Treatment adherence and recidivism
Stoddard, Jennifer Lind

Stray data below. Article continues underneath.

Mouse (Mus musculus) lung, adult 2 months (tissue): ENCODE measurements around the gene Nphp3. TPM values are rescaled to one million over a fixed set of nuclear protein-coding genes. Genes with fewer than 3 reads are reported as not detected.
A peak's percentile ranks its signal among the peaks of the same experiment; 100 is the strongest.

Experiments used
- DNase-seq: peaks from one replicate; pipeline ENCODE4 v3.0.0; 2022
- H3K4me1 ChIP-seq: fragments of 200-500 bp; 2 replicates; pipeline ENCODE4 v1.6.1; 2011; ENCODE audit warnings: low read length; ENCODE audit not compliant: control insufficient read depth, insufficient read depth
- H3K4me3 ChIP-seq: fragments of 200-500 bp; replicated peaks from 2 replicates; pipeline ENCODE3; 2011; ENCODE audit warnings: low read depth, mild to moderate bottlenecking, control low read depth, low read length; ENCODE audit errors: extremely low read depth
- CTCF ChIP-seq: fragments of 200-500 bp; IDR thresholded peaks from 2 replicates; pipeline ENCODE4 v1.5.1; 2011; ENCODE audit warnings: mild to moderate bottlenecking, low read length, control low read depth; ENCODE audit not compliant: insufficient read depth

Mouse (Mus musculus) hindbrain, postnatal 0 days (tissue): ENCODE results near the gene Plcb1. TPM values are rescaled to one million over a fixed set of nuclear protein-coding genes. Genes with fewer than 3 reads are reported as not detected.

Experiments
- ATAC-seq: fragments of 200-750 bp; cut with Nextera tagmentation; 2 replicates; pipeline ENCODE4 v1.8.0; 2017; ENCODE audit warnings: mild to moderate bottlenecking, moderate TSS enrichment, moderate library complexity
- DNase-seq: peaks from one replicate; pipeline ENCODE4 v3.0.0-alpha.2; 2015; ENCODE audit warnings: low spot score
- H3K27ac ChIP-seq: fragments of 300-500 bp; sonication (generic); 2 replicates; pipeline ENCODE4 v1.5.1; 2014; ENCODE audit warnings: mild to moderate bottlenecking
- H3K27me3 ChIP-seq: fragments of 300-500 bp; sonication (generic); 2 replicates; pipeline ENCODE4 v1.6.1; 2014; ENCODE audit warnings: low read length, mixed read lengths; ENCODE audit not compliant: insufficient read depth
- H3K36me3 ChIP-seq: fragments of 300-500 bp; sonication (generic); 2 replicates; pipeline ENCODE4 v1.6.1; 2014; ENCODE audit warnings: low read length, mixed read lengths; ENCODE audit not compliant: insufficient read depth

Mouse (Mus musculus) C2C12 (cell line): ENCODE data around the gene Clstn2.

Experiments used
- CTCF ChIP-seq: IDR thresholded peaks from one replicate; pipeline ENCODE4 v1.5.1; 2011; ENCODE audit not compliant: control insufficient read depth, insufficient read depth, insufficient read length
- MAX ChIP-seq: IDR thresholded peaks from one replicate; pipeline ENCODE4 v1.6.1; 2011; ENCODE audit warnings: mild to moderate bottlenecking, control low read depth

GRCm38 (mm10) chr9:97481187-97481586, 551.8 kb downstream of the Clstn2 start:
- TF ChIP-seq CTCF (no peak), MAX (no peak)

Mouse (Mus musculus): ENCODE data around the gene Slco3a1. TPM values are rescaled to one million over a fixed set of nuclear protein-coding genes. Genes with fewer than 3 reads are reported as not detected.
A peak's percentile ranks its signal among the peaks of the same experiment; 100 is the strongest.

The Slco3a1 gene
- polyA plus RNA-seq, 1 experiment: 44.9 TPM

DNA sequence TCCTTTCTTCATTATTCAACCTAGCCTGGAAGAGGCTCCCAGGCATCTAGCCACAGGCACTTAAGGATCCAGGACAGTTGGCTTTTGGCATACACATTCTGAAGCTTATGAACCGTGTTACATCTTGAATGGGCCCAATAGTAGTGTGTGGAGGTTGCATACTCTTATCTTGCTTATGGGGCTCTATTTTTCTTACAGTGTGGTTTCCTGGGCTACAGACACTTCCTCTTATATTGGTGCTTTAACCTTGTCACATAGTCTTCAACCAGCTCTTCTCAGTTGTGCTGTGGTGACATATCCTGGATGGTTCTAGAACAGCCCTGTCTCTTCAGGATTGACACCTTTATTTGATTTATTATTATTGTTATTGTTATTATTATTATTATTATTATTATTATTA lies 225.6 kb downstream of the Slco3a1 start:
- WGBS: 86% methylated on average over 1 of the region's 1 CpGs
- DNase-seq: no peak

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This study examined factors related to treatment adherence and investigated the extent to which the completion of a multiple family group intervention program reduced recidivism among a sample of juvenile first time offenders. The serious impact of juvenile delinquency in the United States was reviewed, as were intervention efforts to prevent and reduce the occurrence of juvenile crime. Juvenile delinquency continues to be a pervasive problem in the United States. Implications of this national concern include school drop out, early incarceration, increased likelihood of alcohol and other drug addictions, educational failure, negative peer interactions, and the onset of adult crime. Data trends indicate that juvenile arrests for violent crime will double by the year 2010. It is becoming clear that family and community factors play a significant role in influencing delinquent behavior. Recognizing the important contribution of the family to reducing juvenile crime, interventions for first time juvenile offenders range from individual to multiple family based and have varying rates of efficacy. The Family Solutions Program (FSP) is a multiple family group (MFG) therapy intervention that brings together first time juvenile offenders and their caregivers in an effort to reduce the likelihood of repeat offenses and to improve the ecology of the family system. Results of this study indicated that the number of sessions attended was associated with likelihood of reoffending, in that greater exposure to the intervention reduced number of reoffenses. The overall effect of the program on reducing recidivism was not statistically significantly different between those youth who graduated and those who dropped out of the program. Reported levels of family functioning were not significantly associated with likelihood of successfully completing the program in youth or their parents. Overall family functioning was not significantly improved upon completion of the intervention as measured by one instrument. Associations were found, however, between youth and parent reports of the level of family functioning within the family during the intake process and again upon completion of the program. There are certain variables that are associated with the number of sessions attended by the youth and parents in this sample. Families with higher annual household income attended more sessions than those with lower household income, youth in higher grades attended more sessions than younger adolescents, and youth who were suspended fewer times from school attended more sessions of this MFG intervention. Hence, although the overall effect of the program did not reach statistical significance with respect to reducing recidivism in this sample of first time juvenile offenders, results indicate that exposure to the program does reduce future criminal activity. Clinical and research implicationsare discussed, along with suggestions for future research.